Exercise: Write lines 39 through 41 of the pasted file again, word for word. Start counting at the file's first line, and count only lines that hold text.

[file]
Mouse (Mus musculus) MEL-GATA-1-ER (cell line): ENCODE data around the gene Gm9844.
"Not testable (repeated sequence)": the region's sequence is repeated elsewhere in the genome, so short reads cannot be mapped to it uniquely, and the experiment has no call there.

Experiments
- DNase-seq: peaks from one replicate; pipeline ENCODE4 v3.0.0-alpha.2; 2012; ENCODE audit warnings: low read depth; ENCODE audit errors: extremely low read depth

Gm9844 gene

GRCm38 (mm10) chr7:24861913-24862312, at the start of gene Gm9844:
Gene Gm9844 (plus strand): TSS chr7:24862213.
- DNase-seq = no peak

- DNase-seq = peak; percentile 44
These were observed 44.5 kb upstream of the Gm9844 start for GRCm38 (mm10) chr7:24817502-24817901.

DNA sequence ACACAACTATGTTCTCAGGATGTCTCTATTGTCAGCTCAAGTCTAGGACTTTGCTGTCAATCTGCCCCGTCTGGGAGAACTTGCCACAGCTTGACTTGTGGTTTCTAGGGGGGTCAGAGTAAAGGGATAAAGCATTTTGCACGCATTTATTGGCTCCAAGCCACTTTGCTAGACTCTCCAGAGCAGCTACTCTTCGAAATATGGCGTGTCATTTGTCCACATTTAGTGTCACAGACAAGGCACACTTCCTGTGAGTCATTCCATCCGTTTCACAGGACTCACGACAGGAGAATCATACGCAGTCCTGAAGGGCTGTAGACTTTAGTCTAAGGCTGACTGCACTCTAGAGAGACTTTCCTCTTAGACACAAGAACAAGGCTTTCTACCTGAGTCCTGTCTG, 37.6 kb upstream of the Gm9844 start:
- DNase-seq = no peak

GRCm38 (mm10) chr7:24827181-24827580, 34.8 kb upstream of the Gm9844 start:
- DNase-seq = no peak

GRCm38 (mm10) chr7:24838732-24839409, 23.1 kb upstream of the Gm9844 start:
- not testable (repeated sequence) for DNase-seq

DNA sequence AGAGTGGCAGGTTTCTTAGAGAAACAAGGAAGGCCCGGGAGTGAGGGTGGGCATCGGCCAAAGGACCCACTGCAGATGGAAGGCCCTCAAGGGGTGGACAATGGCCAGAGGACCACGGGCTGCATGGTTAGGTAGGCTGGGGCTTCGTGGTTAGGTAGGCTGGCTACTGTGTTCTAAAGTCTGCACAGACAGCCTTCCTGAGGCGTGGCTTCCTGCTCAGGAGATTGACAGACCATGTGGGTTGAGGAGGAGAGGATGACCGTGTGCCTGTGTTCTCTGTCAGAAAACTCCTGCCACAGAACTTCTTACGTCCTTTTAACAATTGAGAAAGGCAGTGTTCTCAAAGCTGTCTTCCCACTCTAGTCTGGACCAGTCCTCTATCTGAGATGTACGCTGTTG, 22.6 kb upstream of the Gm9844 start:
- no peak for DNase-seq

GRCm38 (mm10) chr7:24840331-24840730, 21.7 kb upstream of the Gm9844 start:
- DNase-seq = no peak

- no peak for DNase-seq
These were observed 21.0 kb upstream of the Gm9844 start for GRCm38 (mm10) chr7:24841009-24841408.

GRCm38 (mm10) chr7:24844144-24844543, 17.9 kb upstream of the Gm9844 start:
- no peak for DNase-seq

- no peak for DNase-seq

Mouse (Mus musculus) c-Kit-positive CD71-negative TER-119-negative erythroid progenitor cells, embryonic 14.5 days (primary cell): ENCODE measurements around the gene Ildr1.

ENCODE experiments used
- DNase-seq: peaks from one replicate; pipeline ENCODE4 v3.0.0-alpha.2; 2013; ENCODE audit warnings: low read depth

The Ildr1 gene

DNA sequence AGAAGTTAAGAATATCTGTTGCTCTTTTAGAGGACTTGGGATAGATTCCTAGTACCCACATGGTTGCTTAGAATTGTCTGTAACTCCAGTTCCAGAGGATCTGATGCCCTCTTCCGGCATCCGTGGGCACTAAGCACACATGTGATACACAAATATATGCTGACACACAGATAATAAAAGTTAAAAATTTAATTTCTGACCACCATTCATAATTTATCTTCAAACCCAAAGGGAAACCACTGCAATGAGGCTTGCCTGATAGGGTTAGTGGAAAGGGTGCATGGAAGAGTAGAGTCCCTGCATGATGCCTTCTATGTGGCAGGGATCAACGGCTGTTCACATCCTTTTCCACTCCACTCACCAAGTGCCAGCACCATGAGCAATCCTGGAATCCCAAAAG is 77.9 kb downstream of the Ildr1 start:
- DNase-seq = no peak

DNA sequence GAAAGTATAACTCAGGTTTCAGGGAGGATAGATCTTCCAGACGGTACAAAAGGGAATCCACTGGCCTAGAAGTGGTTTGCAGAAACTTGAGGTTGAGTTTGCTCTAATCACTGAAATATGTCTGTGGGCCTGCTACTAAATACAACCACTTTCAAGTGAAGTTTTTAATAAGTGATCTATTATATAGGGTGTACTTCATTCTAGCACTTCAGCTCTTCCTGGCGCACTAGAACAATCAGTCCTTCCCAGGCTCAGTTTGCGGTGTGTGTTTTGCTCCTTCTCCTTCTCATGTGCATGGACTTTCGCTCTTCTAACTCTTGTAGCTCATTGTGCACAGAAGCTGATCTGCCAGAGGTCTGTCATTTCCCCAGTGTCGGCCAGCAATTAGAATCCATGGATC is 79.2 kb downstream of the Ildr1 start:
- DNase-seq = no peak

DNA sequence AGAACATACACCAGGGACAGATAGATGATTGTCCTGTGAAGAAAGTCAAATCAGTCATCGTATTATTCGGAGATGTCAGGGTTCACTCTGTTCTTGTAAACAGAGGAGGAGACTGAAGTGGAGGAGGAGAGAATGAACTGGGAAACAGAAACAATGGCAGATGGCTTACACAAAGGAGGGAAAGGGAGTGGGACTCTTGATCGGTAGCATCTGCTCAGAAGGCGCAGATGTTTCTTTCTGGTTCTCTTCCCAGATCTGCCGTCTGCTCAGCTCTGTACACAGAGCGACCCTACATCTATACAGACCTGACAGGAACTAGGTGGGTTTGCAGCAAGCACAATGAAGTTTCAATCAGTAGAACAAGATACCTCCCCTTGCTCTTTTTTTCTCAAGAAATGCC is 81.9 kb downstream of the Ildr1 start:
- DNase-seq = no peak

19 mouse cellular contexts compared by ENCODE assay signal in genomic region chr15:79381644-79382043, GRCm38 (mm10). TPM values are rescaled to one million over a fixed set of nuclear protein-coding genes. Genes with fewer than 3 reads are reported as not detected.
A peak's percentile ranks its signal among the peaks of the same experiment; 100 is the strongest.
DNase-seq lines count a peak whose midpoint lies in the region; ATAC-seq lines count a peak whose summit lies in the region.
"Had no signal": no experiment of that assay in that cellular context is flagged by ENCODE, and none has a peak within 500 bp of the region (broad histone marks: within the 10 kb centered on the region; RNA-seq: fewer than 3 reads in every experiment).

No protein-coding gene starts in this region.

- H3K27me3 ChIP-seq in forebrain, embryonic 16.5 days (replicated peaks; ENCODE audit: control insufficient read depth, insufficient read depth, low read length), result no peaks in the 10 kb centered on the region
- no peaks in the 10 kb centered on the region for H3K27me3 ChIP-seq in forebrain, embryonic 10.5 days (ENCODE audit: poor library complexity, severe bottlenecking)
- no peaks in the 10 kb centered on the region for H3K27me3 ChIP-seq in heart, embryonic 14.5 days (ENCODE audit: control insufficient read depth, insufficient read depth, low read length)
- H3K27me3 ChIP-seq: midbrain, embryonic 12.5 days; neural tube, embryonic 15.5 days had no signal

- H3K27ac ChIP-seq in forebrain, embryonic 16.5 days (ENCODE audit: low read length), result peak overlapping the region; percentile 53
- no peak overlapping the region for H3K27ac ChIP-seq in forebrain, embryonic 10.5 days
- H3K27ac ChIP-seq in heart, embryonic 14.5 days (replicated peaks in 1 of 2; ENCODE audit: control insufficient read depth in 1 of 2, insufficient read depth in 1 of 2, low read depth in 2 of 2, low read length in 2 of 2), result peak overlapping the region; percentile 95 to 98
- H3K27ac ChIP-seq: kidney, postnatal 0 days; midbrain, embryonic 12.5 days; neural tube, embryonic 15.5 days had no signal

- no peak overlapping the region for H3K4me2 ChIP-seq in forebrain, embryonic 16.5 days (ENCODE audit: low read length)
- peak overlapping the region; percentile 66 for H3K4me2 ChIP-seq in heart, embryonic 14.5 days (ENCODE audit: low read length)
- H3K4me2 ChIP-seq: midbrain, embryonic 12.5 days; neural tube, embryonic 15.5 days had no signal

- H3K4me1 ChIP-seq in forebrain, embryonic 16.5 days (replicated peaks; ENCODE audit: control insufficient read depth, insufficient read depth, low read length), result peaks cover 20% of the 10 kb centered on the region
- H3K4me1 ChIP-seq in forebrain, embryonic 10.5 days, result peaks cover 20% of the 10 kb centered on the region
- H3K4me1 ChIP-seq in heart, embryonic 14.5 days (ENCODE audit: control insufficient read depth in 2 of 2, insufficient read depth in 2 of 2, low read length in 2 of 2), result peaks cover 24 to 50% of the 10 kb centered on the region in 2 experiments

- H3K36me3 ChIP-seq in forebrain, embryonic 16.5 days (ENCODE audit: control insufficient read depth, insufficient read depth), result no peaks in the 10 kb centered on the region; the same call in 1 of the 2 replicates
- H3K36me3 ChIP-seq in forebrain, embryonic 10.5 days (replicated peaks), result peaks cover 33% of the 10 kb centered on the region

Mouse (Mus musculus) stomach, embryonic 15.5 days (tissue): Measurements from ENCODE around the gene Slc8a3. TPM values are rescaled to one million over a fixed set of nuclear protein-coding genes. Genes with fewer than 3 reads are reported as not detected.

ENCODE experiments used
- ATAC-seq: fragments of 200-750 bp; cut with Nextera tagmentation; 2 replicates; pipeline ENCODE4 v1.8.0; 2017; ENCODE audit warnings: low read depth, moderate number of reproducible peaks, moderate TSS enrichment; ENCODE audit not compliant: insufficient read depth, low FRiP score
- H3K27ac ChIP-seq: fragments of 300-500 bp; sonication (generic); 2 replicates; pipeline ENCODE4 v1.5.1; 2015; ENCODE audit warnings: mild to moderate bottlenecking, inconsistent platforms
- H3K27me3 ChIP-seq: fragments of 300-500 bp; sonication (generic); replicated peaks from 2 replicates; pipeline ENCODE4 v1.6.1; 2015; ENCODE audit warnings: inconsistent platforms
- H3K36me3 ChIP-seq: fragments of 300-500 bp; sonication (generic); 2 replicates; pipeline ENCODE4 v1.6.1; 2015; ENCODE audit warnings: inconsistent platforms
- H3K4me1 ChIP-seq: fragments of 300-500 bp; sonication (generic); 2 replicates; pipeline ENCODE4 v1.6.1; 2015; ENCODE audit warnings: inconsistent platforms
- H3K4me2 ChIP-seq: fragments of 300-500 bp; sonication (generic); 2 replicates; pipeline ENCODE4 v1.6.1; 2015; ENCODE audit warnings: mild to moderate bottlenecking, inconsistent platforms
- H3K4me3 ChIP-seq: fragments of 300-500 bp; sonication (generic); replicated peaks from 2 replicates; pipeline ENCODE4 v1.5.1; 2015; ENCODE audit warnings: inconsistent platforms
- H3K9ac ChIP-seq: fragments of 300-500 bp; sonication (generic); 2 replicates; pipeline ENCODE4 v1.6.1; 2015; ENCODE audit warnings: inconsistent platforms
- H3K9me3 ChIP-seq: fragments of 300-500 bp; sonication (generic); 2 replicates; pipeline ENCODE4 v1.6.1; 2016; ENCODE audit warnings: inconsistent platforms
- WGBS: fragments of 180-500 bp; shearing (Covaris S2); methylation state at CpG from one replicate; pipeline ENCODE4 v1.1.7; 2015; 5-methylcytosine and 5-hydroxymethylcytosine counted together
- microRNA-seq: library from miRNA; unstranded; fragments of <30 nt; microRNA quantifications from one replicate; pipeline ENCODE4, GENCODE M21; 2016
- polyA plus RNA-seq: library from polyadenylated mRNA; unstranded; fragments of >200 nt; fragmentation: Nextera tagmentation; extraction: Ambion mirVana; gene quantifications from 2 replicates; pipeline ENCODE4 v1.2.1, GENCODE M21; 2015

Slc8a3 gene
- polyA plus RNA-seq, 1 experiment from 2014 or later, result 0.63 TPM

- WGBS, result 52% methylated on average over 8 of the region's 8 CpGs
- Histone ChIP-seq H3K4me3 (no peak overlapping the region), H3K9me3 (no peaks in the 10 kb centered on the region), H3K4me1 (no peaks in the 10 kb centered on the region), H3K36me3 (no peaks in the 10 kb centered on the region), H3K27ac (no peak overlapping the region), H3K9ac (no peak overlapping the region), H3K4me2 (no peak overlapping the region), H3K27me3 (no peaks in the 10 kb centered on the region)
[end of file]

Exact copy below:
"Had no signal": no experiment of that assay in that cellular context is flagged by ENCODE, and none has a peak within 500 bp of the region (broad histone marks: within the 10 kb centered on the region; RNA-seq: fewer than 3 reads in every experiment).

No protein-coding gene starts in this region.

- H3K27me3 ChIP-seq in forebrain, embryonic 16.5 days (replicated peaks; ENCODE audit: control insufficient read depth, insufficient read depth, low read length), result no peaks in the 10 kb centered on the region